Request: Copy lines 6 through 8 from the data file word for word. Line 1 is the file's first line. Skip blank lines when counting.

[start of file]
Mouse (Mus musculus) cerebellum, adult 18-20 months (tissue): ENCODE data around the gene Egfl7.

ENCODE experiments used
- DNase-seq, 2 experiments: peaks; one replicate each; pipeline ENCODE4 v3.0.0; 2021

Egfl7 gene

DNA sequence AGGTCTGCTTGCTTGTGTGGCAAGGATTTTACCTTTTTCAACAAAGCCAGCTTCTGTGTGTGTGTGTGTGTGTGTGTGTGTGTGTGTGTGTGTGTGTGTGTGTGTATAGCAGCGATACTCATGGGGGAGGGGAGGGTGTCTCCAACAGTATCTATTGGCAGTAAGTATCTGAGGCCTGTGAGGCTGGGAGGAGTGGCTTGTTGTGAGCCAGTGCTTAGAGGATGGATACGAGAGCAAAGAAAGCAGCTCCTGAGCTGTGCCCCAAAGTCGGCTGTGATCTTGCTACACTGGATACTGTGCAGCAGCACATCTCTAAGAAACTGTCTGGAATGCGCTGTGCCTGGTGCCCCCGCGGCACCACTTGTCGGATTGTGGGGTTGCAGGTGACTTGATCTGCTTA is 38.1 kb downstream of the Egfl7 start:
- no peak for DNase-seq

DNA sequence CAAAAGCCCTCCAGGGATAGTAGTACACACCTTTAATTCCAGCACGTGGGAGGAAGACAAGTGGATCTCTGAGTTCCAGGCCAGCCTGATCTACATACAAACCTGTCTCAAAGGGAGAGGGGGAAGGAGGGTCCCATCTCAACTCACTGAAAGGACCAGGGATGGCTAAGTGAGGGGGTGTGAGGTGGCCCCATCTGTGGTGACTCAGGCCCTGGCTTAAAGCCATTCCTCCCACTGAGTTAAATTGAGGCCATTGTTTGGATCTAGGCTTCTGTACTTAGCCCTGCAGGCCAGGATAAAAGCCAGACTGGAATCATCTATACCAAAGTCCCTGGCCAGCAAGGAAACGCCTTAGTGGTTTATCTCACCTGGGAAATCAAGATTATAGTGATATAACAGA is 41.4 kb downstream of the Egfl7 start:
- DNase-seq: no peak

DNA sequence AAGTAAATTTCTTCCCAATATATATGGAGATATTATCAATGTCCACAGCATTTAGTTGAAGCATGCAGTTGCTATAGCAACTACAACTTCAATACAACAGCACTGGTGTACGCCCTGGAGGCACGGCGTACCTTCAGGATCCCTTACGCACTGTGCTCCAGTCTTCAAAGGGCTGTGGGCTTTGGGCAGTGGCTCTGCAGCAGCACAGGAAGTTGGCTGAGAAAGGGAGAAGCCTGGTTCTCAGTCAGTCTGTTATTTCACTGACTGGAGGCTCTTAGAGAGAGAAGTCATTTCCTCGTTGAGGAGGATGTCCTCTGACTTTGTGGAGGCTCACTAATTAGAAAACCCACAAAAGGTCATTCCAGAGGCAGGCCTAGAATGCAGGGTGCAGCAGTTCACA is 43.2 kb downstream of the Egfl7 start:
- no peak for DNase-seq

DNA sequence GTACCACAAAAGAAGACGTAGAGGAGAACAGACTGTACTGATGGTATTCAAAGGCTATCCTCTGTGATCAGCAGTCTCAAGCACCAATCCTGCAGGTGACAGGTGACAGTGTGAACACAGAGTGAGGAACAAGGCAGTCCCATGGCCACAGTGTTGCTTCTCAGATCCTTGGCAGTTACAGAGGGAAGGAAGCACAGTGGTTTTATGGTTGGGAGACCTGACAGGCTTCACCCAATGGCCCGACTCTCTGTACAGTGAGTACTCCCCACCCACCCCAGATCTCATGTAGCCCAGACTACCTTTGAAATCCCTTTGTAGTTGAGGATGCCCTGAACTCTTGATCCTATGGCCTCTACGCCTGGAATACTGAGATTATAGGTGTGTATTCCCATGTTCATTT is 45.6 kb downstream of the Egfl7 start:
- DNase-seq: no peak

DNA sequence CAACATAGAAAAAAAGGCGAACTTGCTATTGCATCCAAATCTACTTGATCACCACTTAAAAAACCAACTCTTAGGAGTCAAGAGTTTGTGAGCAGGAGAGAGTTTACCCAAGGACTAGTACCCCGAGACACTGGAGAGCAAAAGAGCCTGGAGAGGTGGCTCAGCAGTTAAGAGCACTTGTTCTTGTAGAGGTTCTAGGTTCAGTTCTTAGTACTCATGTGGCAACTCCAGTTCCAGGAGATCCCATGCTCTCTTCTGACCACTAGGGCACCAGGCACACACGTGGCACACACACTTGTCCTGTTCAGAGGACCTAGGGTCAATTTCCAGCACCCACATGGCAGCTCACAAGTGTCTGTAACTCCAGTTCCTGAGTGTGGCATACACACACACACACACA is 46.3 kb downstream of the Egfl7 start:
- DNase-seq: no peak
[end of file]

- no peak for DNase-seq

DNA sequence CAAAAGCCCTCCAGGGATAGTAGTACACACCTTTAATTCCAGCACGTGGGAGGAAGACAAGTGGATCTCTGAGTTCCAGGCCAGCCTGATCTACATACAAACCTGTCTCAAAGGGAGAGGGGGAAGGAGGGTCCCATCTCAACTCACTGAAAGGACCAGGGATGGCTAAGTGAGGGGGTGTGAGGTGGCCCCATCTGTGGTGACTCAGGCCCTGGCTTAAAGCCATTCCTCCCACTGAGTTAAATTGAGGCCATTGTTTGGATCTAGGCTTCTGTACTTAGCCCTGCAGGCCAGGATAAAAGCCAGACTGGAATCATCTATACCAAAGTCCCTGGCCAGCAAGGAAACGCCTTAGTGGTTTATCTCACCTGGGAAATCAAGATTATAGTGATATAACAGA is 41.4 kb downstream of the Egfl7 start:
- DNase-seq: no peak